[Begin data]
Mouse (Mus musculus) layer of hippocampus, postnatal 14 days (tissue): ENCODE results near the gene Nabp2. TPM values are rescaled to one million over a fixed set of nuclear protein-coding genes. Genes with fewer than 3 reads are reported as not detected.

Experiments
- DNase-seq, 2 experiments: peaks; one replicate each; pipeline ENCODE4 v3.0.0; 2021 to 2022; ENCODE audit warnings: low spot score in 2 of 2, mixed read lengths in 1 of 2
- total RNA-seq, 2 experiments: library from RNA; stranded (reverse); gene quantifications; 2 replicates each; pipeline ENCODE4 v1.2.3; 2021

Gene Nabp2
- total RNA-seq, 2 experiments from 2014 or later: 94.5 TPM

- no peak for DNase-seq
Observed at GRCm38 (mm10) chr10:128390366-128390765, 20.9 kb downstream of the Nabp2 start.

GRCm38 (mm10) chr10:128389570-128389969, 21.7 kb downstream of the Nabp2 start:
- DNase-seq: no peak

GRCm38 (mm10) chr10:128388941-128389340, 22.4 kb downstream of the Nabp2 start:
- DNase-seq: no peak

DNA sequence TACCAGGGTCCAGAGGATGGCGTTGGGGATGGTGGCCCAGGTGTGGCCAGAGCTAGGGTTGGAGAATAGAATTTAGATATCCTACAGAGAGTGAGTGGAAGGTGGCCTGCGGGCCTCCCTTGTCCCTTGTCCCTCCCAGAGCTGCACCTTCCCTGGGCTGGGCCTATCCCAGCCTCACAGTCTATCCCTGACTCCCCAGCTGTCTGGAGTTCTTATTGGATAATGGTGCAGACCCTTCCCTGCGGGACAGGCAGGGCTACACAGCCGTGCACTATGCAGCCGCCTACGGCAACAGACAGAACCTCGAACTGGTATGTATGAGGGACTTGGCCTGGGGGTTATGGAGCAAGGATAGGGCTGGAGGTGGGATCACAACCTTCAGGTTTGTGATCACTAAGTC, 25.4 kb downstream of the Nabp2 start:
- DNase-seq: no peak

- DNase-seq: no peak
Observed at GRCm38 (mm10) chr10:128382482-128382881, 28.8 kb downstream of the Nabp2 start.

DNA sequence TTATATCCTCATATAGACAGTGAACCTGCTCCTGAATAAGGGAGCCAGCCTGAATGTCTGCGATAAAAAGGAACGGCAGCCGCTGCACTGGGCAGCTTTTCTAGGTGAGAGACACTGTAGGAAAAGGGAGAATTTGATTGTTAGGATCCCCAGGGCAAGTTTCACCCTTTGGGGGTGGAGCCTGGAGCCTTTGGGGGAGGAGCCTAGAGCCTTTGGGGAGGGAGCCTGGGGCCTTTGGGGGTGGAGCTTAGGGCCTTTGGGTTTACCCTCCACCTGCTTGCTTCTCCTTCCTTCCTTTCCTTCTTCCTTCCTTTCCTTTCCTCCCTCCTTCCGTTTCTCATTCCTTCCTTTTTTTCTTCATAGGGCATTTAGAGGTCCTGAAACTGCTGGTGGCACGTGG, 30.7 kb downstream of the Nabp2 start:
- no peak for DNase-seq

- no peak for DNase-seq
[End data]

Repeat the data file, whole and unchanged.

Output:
Mouse (Mus musculus) layer of hippocampus, postnatal 14 days (tissue): ENCODE results near the gene Nabp2. TPM values are rescaled to one million over a fixed set of nuclear protein-coding genes. Genes with fewer than 3 reads are reported as not detected.

Experiments
- DNase-seq, 2 experiments: peaks; one replicate each; pipeline ENCODE4 v3.0.0; 2021 to 2022; ENCODE audit warnings: low spot score in 2 of 2, mixed read lengths in 1 of 2
- total RNA-seq, 2 experiments: library from RNA; stranded (reverse); gene quantifications; 2 replicates each; pipeline ENCODE4 v1.2.3; 2021

Gene Nabp2
- total RNA-seq, 2 experiments from 2014 or later: 94.5 TPM

- no peak for DNase-seq
Observed at GRCm38 (mm10) chr10:128390366-128390765, 20.9 kb downstream of the Nabp2 start.

GRCm38 (mm10) chr10:128389570-128389969, 21.7 kb downstream of the Nabp2 start:
- DNase-seq: no peak

GRCm38 (mm10) chr10:128388941-128389340, 22.4 kb downstream of the Nabp2 start:
- DNase-seq: no peak

DNA sequence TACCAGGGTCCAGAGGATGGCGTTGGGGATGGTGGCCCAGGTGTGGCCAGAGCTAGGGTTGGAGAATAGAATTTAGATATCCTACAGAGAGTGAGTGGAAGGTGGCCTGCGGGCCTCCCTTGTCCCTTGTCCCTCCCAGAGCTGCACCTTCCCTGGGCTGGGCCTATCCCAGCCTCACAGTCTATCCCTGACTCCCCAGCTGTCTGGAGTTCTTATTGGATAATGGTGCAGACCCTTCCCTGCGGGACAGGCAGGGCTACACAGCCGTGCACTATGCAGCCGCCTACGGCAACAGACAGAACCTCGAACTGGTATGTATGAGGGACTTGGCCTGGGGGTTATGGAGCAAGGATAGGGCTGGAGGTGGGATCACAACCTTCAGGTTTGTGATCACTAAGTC, 25.4 kb downstream of the Nabp2 start:
- DNase-seq: no peak

- DNase-seq: no peak
Observed at GRCm38 (mm10) chr10:128382482-128382881, 28.8 kb downstream of the Nabp2 start.

DNA sequence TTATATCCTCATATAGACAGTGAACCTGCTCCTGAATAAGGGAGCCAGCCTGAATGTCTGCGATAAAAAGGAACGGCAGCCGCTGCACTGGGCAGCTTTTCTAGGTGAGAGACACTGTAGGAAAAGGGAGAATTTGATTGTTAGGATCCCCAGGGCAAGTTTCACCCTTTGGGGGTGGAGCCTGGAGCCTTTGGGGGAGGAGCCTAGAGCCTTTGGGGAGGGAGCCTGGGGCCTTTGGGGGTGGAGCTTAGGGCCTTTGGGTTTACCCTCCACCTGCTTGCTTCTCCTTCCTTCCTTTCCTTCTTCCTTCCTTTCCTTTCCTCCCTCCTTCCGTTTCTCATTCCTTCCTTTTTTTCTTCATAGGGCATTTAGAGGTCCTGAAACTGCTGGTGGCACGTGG, 30.7 kb downstream of the Nabp2 start:
- no peak for DNase-seq

- no peak for DNase-seq